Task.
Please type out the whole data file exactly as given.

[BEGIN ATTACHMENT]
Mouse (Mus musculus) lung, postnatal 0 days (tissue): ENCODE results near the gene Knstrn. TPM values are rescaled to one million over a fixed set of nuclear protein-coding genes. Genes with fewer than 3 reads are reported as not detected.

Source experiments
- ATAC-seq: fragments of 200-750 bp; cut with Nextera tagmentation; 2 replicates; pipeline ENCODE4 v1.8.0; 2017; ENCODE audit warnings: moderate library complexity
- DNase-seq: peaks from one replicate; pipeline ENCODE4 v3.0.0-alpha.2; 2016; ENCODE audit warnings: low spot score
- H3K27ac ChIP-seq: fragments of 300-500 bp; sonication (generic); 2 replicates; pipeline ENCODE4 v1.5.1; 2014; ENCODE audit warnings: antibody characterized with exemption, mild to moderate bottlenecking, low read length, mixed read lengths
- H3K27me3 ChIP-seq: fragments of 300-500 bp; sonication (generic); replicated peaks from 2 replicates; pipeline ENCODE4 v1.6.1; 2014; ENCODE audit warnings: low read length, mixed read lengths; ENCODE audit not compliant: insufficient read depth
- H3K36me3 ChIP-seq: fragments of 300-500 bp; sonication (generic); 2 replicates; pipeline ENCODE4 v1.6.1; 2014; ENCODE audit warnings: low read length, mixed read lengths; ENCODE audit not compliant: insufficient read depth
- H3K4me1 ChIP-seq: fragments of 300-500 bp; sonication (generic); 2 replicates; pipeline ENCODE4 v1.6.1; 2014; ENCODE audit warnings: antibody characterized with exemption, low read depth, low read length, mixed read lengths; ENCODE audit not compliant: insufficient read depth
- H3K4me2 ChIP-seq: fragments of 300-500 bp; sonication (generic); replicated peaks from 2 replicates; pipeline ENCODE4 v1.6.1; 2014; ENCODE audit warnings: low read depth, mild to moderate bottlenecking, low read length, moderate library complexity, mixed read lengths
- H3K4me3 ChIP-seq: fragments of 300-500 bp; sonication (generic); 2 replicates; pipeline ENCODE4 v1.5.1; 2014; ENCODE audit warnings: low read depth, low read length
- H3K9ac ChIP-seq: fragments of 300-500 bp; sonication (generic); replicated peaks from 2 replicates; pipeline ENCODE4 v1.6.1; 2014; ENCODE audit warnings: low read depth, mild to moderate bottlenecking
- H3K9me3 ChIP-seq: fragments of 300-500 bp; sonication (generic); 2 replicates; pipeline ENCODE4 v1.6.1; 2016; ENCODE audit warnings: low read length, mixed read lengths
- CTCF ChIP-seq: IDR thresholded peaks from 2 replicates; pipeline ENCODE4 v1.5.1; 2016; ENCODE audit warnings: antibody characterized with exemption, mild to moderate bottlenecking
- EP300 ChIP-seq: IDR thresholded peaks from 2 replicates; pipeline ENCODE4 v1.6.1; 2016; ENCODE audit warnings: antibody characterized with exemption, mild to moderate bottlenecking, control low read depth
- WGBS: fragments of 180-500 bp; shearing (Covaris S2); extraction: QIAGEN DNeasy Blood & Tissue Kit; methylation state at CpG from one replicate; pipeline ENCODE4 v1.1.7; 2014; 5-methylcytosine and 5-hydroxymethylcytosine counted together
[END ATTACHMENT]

Mouse (Mus musculus) lung, postnatal 0 days (tissue): ENCODE results near the gene Knstrn. TPM values are rescaled to one million over a fixed set of nuclear protein-coding genes. Genes with fewer than 3 reads are reported as not detected.

Source experiments
- ATAC-seq: fragments of 200-750 bp; cut with Nextera tagmentation; 2 replicates; pipeline ENCODE4 v1.8.0; 2017; ENCODE audit warnings: moderate library complexity
- DNase-seq: peaks from one replicate; pipeline ENCODE4 v3.0.0-alpha.2; 2016; ENCODE audit warnings: low spot score
- H3K27ac ChIP-seq: fragments of 300-500 bp; sonication (generic); 2 replicates; pipeline ENCODE4 v1.5.1; 2014; ENCODE audit warnings: antibody characterized with exemption, mild to moderate bottlenecking, low read length, mixed read lengths
- H3K27me3 ChIP-seq: fragments of 300-500 bp; sonication (generic); replicated peaks from 2 replicates; pipeline ENCODE4 v1.6.1; 2014; ENCODE audit warnings: low read length, mixed read lengths; ENCODE audit not compliant: insufficient read depth
- H3K36me3 ChIP-seq: fragments of 300-500 bp; sonication (generic); 2 replicates; pipeline ENCODE4 v1.6.1; 2014; ENCODE audit warnings: low read length, mixed read lengths; ENCODE audit not compliant: insufficient read depth
- H3K4me1 ChIP-seq: fragments of 300-500 bp; sonication (generic); 2 replicates; pipeline ENCODE4 v1.6.1; 2014; ENCODE audit warnings: antibody characterized with exemption, low read depth, low read length, mixed read lengths; ENCODE audit not compliant: insufficient read depth
- H3K4me2 ChIP-seq: fragments of 300-500 bp; sonication (generic); replicated peaks from 2 replicates; pipeline ENCODE4 v1.6.1; 2014; ENCODE audit warnings: low read depth, mild to moderate bottlenecking, low read length, moderate library complexity, mixed read lengths
- H3K4me3 ChIP-seq: fragments of 300-500 bp; sonication (generic); 2 replicates; pipeline ENCODE4 v1.5.1; 2014; ENCODE audit warnings: low read depth, low read length
- H3K9ac ChIP-seq: fragments of 300-500 bp; sonication (generic); replicated peaks from 2 replicates; pipeline ENCODE4 v1.6.1; 2014; ENCODE audit warnings: low read depth, mild to moderate bottlenecking
- H3K9me3 ChIP-seq: fragments of 300-500 bp; sonication (generic); 2 replicates; pipeline ENCODE4 v1.6.1; 2016; ENCODE audit warnings: low read length, mixed read lengths
- CTCF ChIP-seq: IDR thresholded peaks from 2 replicates; pipeline ENCODE4 v1.5.1; 2016; ENCODE audit warnings: antibody characterized with exemption, mild to moderate bottlenecking
- EP300 ChIP-seq: IDR thresholded peaks from 2 replicates; pipeline ENCODE4 v1.6.1; 2016; ENCODE audit warnings: antibody characterized with exemption, mild to moderate bottlenecking, control low read depth
- WGBS: fragments of 180-500 bp; shearing (Covaris S2); extraction: QIAGEN DNeasy Blood & Tissue Kit; methylation state at CpG from one replicate; pipeline ENCODE4 v1.1.7; 2014; 5-methylcytosine and 5-hydroxymethylcytosine counted together